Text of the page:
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Week of April 29, 2013

Political scientist Robert Axelrod wins prestigious Johan Skytte Prize

Robert Axelrod, professor of political science and public policy, is the winner of the prestigious 2013 Johan Skytte Prize in political science, awarded for “profoundly having changed our presumptions about the preconditions for human cooperation.”

Axelrod, who also is the Mary Ann and Charles R. Walgreen Jr. Professor for the Study of Human Understanding, is best known for his interdisciplinary work on the evolution of cooperation, which has been cited more than 30,000 times. His current research interests include international security and sense making.

“I am greatly honored to receive the Johan Skytte Prize. I am especially pleased that they recognized my work on cooperation, which has been such an important part of my career,” said Axelrod, who will accept the cash prize award and medal at a Sept. 28 ceremony in Uppsala, Sweden.

He is the second U-M political scientist to win the award in recent years. Ronald Inglehart, the Amy and Alan Lowenstein Professor of Democracy, Democratization and Human Rights, professor of political science and a research professor at the Center for Political Studies, received the award in 2011.

Axelrod has opened new research frontiers through his work, contributing to political science, economics, sociology, anthropology, biology and computer science. His conclusions are decisive for improving our understanding of international relations, negotiations, complex organizations and political decision-making bodies.

Prior to coming to U-M, he taught at the University of California, Berkeley from 1968-74. He has a bachelor’s degree in mathematics from the University of Chicago and a doctorate in political science from Yale.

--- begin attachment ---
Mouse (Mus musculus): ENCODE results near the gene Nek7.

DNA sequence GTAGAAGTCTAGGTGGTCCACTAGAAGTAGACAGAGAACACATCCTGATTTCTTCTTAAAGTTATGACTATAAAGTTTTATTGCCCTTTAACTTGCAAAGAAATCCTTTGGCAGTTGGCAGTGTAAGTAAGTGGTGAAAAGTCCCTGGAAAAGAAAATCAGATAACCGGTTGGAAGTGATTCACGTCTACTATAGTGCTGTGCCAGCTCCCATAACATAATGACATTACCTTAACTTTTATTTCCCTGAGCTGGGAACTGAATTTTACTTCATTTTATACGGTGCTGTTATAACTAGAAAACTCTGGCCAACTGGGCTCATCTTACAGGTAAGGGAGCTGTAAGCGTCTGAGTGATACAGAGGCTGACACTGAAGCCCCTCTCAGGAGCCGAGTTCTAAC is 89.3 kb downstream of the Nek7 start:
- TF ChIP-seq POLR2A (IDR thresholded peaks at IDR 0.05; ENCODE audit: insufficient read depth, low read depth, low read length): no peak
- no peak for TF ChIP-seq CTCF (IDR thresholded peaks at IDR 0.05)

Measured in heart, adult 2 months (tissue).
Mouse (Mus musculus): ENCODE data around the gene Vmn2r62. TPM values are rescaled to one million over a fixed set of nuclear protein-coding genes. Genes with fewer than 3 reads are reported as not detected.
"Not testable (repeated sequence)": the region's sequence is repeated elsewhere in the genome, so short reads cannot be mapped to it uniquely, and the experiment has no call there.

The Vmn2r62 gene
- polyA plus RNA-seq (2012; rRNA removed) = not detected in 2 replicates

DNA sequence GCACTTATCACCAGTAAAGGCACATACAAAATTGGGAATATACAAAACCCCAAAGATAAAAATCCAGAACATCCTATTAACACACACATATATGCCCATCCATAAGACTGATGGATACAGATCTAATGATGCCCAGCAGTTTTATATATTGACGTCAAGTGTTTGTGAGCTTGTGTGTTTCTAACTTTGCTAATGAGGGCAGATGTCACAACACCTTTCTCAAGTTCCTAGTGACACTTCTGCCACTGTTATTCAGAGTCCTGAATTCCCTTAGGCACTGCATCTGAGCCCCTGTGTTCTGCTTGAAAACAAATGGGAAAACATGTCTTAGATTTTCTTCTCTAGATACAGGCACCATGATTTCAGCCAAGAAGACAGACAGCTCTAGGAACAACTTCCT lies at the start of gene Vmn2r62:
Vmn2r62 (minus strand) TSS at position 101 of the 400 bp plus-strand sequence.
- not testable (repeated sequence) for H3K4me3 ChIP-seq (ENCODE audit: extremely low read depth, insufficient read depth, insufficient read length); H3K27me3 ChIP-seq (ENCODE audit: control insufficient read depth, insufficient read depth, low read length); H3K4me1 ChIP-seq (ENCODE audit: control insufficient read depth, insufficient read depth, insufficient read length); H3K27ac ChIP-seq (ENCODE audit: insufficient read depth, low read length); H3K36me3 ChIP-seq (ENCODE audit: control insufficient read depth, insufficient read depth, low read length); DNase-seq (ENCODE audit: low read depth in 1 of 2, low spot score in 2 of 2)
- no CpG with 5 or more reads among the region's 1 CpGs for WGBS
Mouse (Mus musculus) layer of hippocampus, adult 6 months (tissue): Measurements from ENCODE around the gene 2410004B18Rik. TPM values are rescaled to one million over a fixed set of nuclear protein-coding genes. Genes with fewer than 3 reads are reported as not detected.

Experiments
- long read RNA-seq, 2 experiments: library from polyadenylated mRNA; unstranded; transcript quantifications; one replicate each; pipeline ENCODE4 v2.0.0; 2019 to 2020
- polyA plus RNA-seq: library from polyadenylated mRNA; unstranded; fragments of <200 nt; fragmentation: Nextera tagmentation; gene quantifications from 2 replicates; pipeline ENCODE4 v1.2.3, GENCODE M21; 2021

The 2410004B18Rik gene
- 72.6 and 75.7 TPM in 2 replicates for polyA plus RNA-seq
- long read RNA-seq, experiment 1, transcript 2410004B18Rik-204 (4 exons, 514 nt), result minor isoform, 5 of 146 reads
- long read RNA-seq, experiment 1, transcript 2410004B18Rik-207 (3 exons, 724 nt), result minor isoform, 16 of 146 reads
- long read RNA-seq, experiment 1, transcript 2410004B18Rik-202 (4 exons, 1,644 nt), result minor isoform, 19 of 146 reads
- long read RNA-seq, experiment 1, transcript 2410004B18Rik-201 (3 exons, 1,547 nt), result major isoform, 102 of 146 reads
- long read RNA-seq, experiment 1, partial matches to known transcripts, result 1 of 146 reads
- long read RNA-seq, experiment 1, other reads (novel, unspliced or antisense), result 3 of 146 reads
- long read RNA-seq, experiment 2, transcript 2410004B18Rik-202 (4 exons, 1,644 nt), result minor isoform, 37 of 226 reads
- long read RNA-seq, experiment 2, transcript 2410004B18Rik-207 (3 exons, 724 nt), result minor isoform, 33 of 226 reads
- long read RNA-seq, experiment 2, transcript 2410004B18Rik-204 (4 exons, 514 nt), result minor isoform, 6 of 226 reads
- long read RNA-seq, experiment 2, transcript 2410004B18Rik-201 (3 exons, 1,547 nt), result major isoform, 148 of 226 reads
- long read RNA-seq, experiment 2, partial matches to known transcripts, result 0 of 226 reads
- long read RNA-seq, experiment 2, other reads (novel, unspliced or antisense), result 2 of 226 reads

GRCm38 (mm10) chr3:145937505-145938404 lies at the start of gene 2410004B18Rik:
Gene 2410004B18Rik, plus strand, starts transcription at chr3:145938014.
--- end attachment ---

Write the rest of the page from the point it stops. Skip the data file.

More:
Among his honors and awards are memberships in the National Academy of Sciences, a five-year MacArthur Prize Fellowship, the Newcomb Cleveland Prize of the American Association for the Advancement of Sciences for an outstanding contribution to science, and the National Academy of Sciences Award for Behavioral Research Relevant to the Prevention of Nuclear War. He also served as president of the American Political Science Association in 2006-07.

Charles Shipan, who chairs the Department of Political Science, said the U-M community is delighted about Axelrod’s latest honor because the Skytte Prize is designed to recognize eminent scholars who have made valuable contributions to political science.

“That description fits Bob perfectly,” said Shipan, the J. Ira and Nicki Harris Professor of Social Science. “He has made path-breaking contributions to the study of cooperation, war, peace and culture, among many other topics.

“But it also understates his contributions. As to a degree unprecedented among political scientists, Bob’s work has influenced scholars in an amazingly wide variety of other areas, including all of the other social sciences, biology and computer science.”

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